restructuring of agricultural production, whereby participants have shifted relatively more of their
inputs out of cropping and into husbandry. In Shaanxi Province, growth rates for cropping income
were 35% for non-participants compared with only 12% for participants (including subsidies
received). In Gansu, these were -26% and -32%, respectively, and in Sichuan cropping income
declined by 30% for both groups. Conversely, growth rates for husbandry were higher for
participants than for non-participants. In Shaanxi, average household per capita husbandry income
for participants increased more than tenfold, compared to only 175% for non-participants. In Gansu,
participants’ husbandry income grew by 1744%, compared with only 586% for non-participants,
30 Cropping income consists of total crop production valued at average village market price, net of materials and hired labor costs.
Husbandry income includes both sales income and own consumption, valued at market prices. Off-farm income includes all
non-agricultural production activities, comprised mainly of sideline activities and wage labor income. Income from sideline activities
is net of production costs and other business-related expenditures, while wage income includes both cash and in-kind income, valued
at market prices. Other income consists of aquaculture, rental and interest income, gifts, pension income and government subsidies
and transfer payments. The SLCP subsidy is calculated as the subsidy received by the household for 2002.
G4G_3rdworld_final.doc 19
and in Sichuan these numbers are 845% and 514%, respectively. Differences between participants
and non-participants in change of total income are less systematic across regions. In Shaanxi, total
income (including subsidies received) increased by 41% and 42% for participants and
non-participants, respectively. For Gansu these numbers are 2.3% and 12%, respectively, and for
Sichuan they are 26% and 17%, respectively.
<Table 7>
Since such numbers could be the result of factors unrelated to SLCP implementation, we use a
first-differences model explaining change in household per capita net income between 2002 and
1999 to more rigorously estimate program impact on income. A simple regression specification for
explaining change in income is,
Δ++Δ+Δ+++=Δ γd x x VVHH
where Δyik denotes the change in farm household i’s per capita net income component k between
1999 and 2002, progi = 1 if household i is a participant (i.e. is in the treatment group), ΔxiH and
ΔxiV are vectors of changes in household and village-level characteristics, respectively, between the
1999 and 2002, di is a vector of provincial and county-specific time trend dummies, and Δμi is the
difference in idiosyncratic disturbances across periods. We include in one specification the number
of years household i has been in SLCP before the end of 2002 (pyrsi) to control for lagged program
impacts not picked up in the first difference. Household characteristics included are 1999 per capita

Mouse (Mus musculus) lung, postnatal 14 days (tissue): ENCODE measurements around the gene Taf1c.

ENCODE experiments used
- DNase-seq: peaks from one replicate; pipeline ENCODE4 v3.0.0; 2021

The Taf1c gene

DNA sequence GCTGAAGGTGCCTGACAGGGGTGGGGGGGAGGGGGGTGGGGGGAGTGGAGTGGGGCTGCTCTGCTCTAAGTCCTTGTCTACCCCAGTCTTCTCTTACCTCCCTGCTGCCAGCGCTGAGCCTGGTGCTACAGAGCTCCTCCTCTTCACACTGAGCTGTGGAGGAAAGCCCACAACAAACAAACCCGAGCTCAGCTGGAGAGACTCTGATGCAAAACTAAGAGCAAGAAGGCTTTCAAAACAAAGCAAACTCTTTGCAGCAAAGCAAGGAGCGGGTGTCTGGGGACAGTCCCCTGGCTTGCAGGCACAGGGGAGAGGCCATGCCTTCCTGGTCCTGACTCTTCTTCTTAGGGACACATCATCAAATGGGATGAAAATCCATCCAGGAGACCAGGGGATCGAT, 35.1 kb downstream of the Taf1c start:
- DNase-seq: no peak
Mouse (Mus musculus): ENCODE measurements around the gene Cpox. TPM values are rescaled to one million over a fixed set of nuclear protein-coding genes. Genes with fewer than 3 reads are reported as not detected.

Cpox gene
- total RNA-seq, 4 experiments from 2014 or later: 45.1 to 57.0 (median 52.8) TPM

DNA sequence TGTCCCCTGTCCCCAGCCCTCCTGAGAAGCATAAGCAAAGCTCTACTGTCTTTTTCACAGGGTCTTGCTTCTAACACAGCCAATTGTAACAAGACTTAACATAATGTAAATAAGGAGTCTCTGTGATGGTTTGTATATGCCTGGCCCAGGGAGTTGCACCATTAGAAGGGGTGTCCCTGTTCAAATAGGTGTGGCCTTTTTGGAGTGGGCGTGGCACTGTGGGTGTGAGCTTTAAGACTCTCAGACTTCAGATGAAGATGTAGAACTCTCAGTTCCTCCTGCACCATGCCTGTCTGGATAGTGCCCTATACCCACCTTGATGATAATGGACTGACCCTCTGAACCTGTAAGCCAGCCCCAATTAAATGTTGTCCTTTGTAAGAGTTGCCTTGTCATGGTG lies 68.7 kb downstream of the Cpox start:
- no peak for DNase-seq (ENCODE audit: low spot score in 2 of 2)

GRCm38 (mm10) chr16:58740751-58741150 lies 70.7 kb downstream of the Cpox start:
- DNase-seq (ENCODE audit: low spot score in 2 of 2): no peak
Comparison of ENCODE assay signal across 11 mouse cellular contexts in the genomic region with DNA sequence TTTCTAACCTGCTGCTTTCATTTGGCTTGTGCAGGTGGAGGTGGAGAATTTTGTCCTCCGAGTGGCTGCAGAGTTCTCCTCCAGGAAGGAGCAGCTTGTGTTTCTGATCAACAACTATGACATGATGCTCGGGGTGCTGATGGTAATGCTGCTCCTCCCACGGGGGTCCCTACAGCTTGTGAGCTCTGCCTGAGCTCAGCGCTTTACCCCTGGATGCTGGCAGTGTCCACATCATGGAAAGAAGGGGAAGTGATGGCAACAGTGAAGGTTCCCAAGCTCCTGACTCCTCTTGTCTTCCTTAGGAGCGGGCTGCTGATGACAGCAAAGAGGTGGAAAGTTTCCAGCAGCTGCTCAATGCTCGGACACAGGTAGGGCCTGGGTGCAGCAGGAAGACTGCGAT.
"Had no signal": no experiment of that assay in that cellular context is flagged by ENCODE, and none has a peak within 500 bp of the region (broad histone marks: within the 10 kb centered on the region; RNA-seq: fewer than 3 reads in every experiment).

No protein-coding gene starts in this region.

income, 1999 per capita number of plots affected by disaster, and changes in household population
and labor share of population.31 Village characteristics are included to instrument for changes in
village per capita income not related to SLCP implementation. These include change in village
population, in the number of village enterprises, in the number of daily long-distance buses that run
through the village, in the share of village households that have a telephone and in the share that
31 Neither variables capturing household per capita land nor household program enrolled area were included due to concerns that
participation effects would be confounded with impacts of changing per-capita land. Relatively little substantive change in model
results and significance levels were found when these variables were included.
G4G_3rdworld_final.doc 20
have piped water.
Of interest for program evaluation is δ, generally referred to as the difference in differences (DD)
estimator. This captures the difference, controlling for household and village-level factors, in
average income change between participants and non-participants that can be attributed to program
participation.32 A central concern in the program evaluation literature is the impact of selection bias
on estimates of program impact. If selection bias is an issue, then the outcomes of non-participants
cannot be used to estimate the counterfactual outcomes for participants were they not to have
participated. In the case of our survey, we believe we can in large part control for the effects of
selection bias due, ironically, to the predominantly top-down approach towards implementation
observed in the survey. This gives us a subsample of households that have not self-selected to be
participants or non-participants, allowing for empirical examination of selection bias in the sample.
Our baseline for comparison is the full sample of households. Model estimates for the subsample of
non-autonomous households are presented for comparison, as well as to serve as our best estimate
of program impact were households to be “randomly” selected for treatment. Though we argue that